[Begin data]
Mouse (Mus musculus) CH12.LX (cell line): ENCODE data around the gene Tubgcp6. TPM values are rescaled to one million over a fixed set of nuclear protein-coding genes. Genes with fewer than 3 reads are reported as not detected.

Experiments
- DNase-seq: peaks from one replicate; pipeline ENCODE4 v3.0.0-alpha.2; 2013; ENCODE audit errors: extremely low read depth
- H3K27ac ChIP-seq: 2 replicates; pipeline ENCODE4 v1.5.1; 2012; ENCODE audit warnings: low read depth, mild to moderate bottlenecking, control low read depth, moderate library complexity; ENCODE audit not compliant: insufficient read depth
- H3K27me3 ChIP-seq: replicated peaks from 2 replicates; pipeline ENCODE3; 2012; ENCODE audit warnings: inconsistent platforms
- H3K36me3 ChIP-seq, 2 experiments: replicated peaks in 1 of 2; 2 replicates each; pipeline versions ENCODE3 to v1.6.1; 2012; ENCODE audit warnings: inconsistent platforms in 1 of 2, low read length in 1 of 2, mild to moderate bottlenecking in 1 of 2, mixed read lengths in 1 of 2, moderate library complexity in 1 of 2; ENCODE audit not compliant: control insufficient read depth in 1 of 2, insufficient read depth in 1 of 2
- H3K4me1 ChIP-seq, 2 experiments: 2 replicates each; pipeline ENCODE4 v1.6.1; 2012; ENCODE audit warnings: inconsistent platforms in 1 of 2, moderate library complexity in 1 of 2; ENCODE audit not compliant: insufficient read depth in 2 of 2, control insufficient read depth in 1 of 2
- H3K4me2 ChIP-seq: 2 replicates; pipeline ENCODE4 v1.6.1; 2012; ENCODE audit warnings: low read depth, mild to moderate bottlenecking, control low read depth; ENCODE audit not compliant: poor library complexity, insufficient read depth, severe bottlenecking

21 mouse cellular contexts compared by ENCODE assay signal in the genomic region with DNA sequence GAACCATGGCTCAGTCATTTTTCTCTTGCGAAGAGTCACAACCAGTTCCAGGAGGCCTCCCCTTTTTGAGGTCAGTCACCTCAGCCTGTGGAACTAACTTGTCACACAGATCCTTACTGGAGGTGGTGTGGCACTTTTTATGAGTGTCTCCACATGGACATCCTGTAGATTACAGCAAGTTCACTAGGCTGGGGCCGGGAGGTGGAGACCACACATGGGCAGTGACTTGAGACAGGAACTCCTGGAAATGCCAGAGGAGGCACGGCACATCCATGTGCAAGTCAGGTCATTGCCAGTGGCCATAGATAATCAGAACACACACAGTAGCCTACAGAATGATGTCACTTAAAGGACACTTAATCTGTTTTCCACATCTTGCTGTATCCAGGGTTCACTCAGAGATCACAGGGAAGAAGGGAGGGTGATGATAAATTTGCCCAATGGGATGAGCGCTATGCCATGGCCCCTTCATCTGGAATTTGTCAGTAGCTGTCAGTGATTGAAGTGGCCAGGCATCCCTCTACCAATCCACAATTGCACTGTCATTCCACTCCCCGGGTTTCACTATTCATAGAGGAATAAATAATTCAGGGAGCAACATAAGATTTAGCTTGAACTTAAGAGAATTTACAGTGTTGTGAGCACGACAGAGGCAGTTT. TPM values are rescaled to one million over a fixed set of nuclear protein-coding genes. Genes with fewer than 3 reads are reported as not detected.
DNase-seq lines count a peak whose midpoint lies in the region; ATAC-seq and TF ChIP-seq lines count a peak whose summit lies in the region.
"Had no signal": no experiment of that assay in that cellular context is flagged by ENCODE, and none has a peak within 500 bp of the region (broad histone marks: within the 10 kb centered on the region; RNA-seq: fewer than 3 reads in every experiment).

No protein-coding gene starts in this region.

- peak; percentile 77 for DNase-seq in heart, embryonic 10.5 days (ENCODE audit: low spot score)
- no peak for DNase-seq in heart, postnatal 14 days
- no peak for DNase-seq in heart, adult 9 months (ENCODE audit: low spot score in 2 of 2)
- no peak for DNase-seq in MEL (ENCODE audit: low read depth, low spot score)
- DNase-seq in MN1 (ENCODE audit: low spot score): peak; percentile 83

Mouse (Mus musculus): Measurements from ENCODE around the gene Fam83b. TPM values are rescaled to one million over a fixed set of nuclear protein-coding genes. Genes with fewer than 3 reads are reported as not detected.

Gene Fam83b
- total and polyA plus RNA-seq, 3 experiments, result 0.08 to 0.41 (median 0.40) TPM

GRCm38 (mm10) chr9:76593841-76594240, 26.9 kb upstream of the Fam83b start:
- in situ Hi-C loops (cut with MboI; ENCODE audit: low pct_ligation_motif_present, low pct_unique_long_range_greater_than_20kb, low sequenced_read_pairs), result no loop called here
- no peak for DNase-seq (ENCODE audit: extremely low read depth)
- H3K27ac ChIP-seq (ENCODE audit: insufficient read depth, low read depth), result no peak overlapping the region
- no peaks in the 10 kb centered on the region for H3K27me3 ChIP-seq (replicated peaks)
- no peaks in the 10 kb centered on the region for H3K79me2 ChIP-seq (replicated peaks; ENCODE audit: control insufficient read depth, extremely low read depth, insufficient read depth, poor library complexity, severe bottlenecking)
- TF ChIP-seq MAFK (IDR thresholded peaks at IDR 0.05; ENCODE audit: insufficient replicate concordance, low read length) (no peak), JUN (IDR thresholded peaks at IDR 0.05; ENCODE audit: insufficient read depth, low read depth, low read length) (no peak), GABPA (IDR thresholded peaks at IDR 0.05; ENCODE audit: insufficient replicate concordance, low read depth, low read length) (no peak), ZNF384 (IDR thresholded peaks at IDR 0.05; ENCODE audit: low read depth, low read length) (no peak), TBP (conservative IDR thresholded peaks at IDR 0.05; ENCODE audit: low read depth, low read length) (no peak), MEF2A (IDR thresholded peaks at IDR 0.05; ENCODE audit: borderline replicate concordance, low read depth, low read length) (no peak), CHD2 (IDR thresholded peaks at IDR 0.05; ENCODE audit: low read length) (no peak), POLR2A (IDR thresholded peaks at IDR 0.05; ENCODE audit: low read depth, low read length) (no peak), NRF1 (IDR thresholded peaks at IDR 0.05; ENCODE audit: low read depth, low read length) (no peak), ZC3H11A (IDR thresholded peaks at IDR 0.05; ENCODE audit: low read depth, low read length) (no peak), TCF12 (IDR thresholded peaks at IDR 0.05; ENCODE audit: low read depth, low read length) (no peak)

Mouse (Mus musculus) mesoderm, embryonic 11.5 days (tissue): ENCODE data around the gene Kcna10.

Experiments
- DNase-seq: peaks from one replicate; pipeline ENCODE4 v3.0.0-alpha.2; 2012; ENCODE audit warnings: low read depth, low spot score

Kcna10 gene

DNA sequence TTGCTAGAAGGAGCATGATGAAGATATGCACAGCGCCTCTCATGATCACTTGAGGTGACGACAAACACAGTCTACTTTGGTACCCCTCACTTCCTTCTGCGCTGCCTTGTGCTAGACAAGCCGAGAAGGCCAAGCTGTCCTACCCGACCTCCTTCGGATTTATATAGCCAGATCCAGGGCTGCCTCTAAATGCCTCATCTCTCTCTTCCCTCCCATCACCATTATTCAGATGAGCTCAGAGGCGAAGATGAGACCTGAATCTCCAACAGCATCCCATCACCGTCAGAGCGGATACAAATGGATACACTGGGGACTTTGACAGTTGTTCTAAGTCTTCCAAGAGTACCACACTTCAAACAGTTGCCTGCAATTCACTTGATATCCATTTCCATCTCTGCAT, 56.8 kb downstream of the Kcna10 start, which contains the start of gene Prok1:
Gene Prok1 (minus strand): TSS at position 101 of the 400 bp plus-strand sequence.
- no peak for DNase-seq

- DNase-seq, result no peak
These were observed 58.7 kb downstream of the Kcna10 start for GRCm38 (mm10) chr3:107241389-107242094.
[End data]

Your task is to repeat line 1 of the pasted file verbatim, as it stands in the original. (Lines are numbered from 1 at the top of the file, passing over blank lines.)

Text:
Mouse (Mus musculus) CH12.LX (cell line): ENCODE data around the gene Tubgcp6. TPM values are rescaled to one million over a fixed set of nuclear protein-coding genes. Genes with fewer than 3 reads are reported as not detected.